Grove St. Inn

They say you can’t believe everything you read on open container speedWay. Actually I said that. You can’t believe everything you read here on open container speedWay.

That’s a fact.

George McGovern, the one-time Democratic nominee for the presidency, also said that you can’t believe everything you read on the speedWay. Actually that’s not true; but he would have if he ever happened to read this pile of blog doo.

George McGovern did —really — say that Hunter S. Thompson’s novel Fear & Loathing on the Campaign Trail was the “least factual, but most accurate” thing written about his doomed 1972 candidacy.

Thus the good Doctor achieved the highest journalistic ideal:

Clarity.

In the interest of clarity:

I did not email Clark Hoyt to demand immediate payment for One Stinking Dollar, or I would take my story elsewhere, thanks anyway dude. I thought about it though — big time. Everything I said in the email was true. I do direly need pay. And if another publication wants to buy that story I’ll owe it to myself to sell.

Because I really do need a place to live more than anything on Earth.

At the same time, Clark Hoyt says that, while he can not at this time guarantee Dollar will run in the NY Times Magazine, he assured my phenomenal new agent that it “looks promising.” For that reason I’ve chosen to let One Stinking Dollar run its’ course, deserved or no, on the Public Editor’s desk — a fine place for it to be.

So the email was never sent.

To solve my immediate cash flow catastrophe I’ve opted to pitch a different story to the Valley Advocate. While there’s more to tell — I hope they’ll let me double the word count — here is a brief-as-feasible synapse of the article I want the Advocate to buy instead:

In August, 2007 my friend Sophie and I approached a staff member at the Grove St. Inn. We have both been homeless – living in Sophie’s car mostly — in the Brattleboro area for 3+ years. A bit of bad luck — $100 worth of old parking fines which needed to be paid immediately to keep Sophie’s car out of impound – had recently stranded us in Northampton with no gas money.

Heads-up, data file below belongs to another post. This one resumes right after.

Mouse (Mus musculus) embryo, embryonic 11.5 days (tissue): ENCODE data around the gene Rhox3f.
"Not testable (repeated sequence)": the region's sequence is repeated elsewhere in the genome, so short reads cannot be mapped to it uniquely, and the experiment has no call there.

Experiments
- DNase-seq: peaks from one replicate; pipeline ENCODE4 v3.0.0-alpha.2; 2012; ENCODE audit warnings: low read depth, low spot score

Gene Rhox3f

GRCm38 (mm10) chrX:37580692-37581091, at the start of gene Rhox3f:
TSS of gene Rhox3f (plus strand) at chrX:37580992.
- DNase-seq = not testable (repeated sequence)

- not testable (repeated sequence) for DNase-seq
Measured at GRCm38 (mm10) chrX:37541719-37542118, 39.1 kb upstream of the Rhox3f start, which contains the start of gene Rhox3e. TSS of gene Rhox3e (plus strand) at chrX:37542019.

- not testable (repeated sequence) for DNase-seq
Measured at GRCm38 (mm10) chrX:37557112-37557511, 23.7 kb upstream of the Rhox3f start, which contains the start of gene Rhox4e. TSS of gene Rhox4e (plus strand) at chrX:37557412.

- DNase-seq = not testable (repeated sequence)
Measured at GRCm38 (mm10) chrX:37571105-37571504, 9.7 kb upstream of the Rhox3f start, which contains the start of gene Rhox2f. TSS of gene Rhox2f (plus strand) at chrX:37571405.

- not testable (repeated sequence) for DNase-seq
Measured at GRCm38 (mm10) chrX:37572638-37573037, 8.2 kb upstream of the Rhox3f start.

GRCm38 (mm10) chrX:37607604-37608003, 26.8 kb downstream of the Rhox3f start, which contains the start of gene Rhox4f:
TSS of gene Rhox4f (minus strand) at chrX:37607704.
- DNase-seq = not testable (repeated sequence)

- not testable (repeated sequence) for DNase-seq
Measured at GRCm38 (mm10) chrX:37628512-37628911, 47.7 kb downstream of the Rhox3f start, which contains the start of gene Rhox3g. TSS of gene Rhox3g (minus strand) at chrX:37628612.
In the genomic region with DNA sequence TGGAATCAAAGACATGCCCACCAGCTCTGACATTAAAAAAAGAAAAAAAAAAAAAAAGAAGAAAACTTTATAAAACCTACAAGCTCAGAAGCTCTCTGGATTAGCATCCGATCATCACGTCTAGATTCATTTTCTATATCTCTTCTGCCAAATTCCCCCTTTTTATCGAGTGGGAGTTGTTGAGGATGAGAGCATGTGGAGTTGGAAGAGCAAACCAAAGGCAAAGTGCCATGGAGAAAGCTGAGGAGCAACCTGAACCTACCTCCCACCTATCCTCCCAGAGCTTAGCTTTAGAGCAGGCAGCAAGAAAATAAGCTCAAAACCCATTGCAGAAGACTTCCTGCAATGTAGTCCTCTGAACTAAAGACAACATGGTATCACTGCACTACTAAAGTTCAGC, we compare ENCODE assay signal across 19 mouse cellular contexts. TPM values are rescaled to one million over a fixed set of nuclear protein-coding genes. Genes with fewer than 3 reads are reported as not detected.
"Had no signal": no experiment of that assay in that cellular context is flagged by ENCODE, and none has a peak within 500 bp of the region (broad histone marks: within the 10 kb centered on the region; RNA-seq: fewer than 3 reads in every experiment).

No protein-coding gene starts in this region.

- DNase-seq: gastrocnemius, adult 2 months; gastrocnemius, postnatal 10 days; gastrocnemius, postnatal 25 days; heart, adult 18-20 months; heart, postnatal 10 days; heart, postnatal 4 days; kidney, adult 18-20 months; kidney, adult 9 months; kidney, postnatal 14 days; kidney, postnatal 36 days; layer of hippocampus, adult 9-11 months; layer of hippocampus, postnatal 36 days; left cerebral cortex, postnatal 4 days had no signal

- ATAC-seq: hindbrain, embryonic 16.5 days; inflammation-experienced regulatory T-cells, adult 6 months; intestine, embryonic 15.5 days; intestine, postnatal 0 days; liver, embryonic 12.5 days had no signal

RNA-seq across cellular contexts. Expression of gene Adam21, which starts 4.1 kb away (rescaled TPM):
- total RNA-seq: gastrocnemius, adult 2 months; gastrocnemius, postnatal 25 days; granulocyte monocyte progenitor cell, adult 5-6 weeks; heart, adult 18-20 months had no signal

Since we’d both long been fed up with our prospects for self-betterment in Brattleboro, we decided to see what Northampton had to offer the homeless. I used my one worldly possession – my laptop – to locate the [local homeless shelter] Grove St. Inn.

We were greeted coldly at first; Sophie & I were turned away before we even got out of the car. We drove off. I got angry. We drove back. I went into the shelter and politely asked the woman who had just turned us away if there was a waiting list we could sign on to. She said yes. And then, as we spoke face to face rather than through the window of an obviously lived-in car, the woman warmed up to me.

She listened while I explained we were not on drugs. That we were both survivors of childhood sexual trauma and our lives were messed up from it. I grew misty-eyed then – no longer angry but profoundly sad.

“We just need some help.” I pleaded.

And she – it seemed miraculously – agreed to take us in.

We would sleep on the homeless shelter’s couches. Wonderful! There is a “Home Sweet Home” sign hung above the Inn’s front door. After 3 years sleeping in a car…what a gigantic relief.

This was on a Friday. The woman did our intake and told us to relax; we were in a safe place now. We did our laundry & showered & stretched our legs out the whole way on our couches. We were in a homeless shelter. It was awesome.

I checked out the Help Wanted section of the local paper, over the weekend, and was thrilled to see a far greater number of job opportunities than exist in Brattleboro. I resolved – aided by a roof to sleep beneath each night & a shower to take in the morning – to go out & find work first thing Monday.

But when Monday rolled around we were informed, to our utter shock & dismay – not to mention the shock & dismay of the Inn’s other guests – that our stay on the couches was only authorized for the weekend. There were no issues of misconduct. Nevertheless those couches at the homeless shelter remained empty once we were inexplicably booted back out in the street.

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